Several basic principles were soon ratified: that sovereignty resides in the nation (see national sovereignty), the legitimacy of Ferdinand VII as King of Spain, and the inviolability of the deputies. With this, the first steps towards a political revolution had been taken, since prior to the Napoleonic intervention, Spain had been ruled as an absolute monarchy by the Bourbons and their Habsburg predecessors.

An outbreak of yellow fever and a further French advance drove the Cortes to Cádiz, at the end of a peninsula and with protection provided by the British Royal Navy. Liberal deputies were in the majority, and they wanted equality before the law, a centralized government, an efficient modern civil service, a reform of the tax system, the replacement of feudal privileges by freedom of contract, and the recognition of the property owner's right to use his property as he saw fit.

Allegory of the Constitution of 1812, Francisco de Goya, Stockholm Museum.

The Cortes was not unanimous in its liberalism: the new constitution would reduce the power of the Crown, the Catholic Church (although Catholicism remained the state religion), and the nobility; representatives of the church and nobility constituted a minority of the Cortes, and some supporters of royal absolutism were also present. The liberals, however, had both the majority and the implicit support of the British who were protecting the city. Still, the representatives at Cádiz were far more liberal than the elite of Spain taken as a whole, and produced a document far more liberal than might have been produced in Spain were it not for the war. Few of the most conservative voices were at Cádiz, and there was no effective communication with King Ferdinand, who was a virtual prisoner in France.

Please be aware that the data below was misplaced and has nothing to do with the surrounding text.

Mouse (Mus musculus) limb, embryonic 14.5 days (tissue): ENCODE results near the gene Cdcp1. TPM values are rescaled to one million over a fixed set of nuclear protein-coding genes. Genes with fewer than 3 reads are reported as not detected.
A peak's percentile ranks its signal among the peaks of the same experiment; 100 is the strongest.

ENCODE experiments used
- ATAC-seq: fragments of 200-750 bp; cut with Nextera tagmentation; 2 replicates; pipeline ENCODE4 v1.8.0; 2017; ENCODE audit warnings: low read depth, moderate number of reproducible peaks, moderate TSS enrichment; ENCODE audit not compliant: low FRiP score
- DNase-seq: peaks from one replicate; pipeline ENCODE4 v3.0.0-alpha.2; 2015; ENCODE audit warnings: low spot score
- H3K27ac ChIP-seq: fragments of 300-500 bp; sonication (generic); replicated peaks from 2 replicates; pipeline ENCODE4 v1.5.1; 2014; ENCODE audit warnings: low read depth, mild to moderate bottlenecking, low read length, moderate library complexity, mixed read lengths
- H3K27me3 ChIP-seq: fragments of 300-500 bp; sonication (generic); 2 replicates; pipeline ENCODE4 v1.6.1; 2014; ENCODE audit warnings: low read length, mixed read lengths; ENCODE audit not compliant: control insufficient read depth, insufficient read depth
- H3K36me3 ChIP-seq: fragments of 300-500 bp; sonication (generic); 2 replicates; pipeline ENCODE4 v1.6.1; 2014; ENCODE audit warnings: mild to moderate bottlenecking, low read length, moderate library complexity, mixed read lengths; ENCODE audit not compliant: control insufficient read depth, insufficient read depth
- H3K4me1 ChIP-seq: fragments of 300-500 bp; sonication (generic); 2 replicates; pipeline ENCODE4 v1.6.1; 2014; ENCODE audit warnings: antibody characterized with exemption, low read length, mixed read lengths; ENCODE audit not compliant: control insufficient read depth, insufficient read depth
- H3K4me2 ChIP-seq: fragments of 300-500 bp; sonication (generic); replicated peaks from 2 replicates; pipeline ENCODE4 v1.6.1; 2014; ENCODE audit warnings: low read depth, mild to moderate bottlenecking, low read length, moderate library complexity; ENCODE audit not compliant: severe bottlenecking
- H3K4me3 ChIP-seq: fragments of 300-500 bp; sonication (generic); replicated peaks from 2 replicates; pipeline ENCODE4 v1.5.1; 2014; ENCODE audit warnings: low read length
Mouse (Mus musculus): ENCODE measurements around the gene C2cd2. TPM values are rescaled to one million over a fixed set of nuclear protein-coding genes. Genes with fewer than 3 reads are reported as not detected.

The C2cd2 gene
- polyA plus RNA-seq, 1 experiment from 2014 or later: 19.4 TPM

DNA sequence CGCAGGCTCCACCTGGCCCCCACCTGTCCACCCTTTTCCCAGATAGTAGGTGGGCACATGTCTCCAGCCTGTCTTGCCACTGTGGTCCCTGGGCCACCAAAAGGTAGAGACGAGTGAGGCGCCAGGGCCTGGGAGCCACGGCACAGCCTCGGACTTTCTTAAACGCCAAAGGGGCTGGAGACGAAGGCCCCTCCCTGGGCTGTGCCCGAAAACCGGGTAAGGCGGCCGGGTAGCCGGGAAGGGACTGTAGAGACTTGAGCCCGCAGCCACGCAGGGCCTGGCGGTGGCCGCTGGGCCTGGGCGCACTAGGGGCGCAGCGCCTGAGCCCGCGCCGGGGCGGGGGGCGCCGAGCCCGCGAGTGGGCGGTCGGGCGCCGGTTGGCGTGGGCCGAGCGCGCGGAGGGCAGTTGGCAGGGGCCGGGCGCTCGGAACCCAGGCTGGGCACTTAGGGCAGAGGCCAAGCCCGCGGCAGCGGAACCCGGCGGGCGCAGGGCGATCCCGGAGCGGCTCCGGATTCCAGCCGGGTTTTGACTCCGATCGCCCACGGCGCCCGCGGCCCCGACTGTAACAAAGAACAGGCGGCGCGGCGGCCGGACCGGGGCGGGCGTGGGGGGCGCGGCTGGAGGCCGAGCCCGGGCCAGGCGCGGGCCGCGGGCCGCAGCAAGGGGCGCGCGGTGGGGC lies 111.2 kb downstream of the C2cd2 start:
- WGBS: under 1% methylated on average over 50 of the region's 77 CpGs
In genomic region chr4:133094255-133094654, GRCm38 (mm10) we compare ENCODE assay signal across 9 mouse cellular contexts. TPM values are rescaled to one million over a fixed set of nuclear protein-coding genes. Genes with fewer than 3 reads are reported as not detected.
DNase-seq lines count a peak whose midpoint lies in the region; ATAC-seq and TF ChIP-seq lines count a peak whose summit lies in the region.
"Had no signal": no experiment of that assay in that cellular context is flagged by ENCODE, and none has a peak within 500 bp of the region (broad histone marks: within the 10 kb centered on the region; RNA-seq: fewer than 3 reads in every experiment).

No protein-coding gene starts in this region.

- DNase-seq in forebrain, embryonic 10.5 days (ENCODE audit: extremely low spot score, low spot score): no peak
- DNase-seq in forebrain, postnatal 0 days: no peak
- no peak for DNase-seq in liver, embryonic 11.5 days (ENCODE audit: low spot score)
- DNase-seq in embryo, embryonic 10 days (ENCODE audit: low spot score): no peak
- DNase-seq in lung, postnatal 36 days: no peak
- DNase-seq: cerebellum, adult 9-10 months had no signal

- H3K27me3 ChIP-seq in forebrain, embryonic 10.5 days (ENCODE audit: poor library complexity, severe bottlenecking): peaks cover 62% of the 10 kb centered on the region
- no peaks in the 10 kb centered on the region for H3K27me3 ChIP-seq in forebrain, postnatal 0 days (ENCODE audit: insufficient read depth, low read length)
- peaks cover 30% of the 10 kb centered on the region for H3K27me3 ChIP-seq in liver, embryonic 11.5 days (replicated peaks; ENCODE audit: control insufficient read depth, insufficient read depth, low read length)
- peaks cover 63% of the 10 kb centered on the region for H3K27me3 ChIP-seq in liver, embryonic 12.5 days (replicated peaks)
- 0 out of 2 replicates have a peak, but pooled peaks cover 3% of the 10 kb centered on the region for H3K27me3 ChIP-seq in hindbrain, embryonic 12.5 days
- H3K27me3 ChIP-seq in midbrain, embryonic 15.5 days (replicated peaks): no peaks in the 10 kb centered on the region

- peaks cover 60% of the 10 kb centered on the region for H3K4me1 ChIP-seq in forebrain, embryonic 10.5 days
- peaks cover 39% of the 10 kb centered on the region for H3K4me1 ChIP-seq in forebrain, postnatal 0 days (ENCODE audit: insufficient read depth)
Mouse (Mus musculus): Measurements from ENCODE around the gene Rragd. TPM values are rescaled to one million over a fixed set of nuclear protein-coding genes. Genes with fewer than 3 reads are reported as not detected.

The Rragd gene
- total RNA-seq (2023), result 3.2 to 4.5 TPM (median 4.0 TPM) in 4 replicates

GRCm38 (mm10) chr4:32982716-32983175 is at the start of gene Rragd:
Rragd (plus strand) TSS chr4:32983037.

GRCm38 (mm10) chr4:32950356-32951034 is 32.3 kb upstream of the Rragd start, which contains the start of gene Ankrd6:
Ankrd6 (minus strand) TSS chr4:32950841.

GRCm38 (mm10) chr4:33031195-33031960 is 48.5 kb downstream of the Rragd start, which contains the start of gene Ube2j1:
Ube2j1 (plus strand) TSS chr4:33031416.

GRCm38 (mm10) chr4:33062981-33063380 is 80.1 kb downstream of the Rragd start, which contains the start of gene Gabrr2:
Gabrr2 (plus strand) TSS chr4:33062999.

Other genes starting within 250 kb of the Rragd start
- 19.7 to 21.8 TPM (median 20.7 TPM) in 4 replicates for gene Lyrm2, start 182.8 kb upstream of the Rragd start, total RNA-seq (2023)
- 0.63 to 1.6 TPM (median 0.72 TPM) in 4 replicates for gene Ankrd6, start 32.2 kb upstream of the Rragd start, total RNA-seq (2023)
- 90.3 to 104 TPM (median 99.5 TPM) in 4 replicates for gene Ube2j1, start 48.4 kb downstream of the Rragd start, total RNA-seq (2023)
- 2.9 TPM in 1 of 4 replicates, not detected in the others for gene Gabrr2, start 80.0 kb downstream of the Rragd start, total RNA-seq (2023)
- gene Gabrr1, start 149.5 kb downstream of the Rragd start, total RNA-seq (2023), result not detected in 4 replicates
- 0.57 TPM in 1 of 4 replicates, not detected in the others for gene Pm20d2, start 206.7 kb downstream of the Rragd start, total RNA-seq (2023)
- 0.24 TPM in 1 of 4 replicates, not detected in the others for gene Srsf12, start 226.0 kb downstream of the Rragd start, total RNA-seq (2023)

The promulgation of the Constitution of 1812, oil painting by Salvador Viniegra (Museo de las Cortes de Cádiz).

The Cortes of Cádiz worked feverishly, and the first written Spanish constitution was promulgated in the city of Cádiz on 19 March 1812. The Constitution of 1812 is regarded as the founding document of liberalism in Spain and one of the first examples of classical liberalism or conservative liberalism worldwide. It came to be called the "sacred code" of the branch of liberalism that rejected the French Revolution, and during the early nineteenth century it served as a model for liberal constitutions of several Mediterranean and Latin American nations. It served as the model for the Norwegian Constitution of 1814, the Portuguese Constitution of 1822 and the Mexican one of 1824, and was implemented with minor modifications in various Italian states by the Carbonari during their revolt of 1820 and 1821.[4]